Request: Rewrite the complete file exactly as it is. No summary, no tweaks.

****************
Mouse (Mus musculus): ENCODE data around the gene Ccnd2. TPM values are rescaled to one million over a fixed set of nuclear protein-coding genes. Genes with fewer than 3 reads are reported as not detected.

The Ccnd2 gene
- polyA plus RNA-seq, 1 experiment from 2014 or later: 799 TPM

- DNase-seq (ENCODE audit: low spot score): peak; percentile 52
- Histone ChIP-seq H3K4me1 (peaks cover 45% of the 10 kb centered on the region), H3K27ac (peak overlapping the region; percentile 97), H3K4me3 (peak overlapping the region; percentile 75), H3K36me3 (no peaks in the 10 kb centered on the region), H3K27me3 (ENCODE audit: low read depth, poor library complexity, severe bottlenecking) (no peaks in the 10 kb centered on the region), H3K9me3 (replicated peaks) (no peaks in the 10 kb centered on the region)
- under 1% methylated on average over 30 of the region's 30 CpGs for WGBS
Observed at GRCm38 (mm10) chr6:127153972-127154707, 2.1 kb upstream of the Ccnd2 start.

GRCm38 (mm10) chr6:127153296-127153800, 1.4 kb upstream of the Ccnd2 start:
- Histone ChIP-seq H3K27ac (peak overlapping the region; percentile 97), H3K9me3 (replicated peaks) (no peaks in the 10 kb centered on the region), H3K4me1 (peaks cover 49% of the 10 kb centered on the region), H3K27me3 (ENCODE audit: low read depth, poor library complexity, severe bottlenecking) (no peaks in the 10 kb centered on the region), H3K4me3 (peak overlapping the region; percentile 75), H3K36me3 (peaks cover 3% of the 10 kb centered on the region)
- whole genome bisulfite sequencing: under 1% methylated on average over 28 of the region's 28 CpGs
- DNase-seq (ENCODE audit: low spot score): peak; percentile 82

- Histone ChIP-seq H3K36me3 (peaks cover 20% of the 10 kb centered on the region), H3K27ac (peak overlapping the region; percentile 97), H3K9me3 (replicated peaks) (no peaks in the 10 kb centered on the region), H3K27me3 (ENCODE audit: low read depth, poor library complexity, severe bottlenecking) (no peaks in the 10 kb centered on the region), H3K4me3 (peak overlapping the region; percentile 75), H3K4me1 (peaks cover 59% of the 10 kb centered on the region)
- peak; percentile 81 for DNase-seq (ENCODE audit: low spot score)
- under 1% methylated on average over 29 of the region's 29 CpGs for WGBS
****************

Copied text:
Mouse (Mus musculus): ENCODE data around the gene Ccnd2. TPM values are rescaled to one million over a fixed set of nuclear protein-coding genes. Genes with fewer than 3 reads are reported as not detected.

The Ccnd2 gene
- polyA plus RNA-seq, 1 experiment from 2014 or later: 799 TPM

- DNase-seq (ENCODE audit: low spot score): peak; percentile 52
- Histone ChIP-seq H3K4me1 (peaks cover 45% of the 10 kb centered on the region), H3K27ac (peak overlapping the region; percentile 97), H3K4me3 (peak overlapping the region; percentile 75), H3K36me3 (no peaks in the 10 kb centered on the region), H3K27me3 (ENCODE audit: low read depth, poor library complexity, severe bottlenecking) (no peaks in the 10 kb centered on the region), H3K9me3 (replicated peaks) (no peaks in the 10 kb centered on the region)
- under 1% methylated on average over 30 of the region's 30 CpGs for WGBS
Observed at GRCm38 (mm10) chr6:127153972-127154707, 2.1 kb upstream of the Ccnd2 start.

GRCm38 (mm10) chr6:127153296-127153800, 1.4 kb upstream of the Ccnd2 start:
- Histone ChIP-seq H3K27ac (peak overlapping the region; percentile 97), H3K9me3 (replicated peaks) (no peaks in the 10 kb centered on the region), H3K4me1 (peaks cover 49% of the 10 kb centered on the region), H3K27me3 (ENCODE audit: low read depth, poor library complexity, severe bottlenecking) (no peaks in the 10 kb centered on the region), H3K4me3 (peak overlapping the region; percentile 75), H3K36me3 (peaks cover 3% of the 10 kb centered on the region)
- whole genome bisulfite sequencing: under 1% methylated on average over 28 of the region's 28 CpGs
- DNase-seq (ENCODE audit: low spot score): peak; percentile 82

- Histone ChIP-seq H3K36me3 (peaks cover 20% of the 10 kb centered on the region), H3K27ac (peak overlapping the region; percentile 97), H3K9me3 (replicated peaks) (no peaks in the 10 kb centered on the region), H3K27me3 (ENCODE audit: low read depth, poor library complexity, severe bottlenecking) (no peaks in the 10 kb centered on the region), H3K4me3 (peak overlapping the region; percentile 75), H3K4me1 (peaks cover 59% of the 10 kb centered on the region)
- peak; percentile 81 for DNase-seq (ENCODE audit: low spot score)
- under 1% methylated on average over 29 of the region's 29 CpGs for WGBS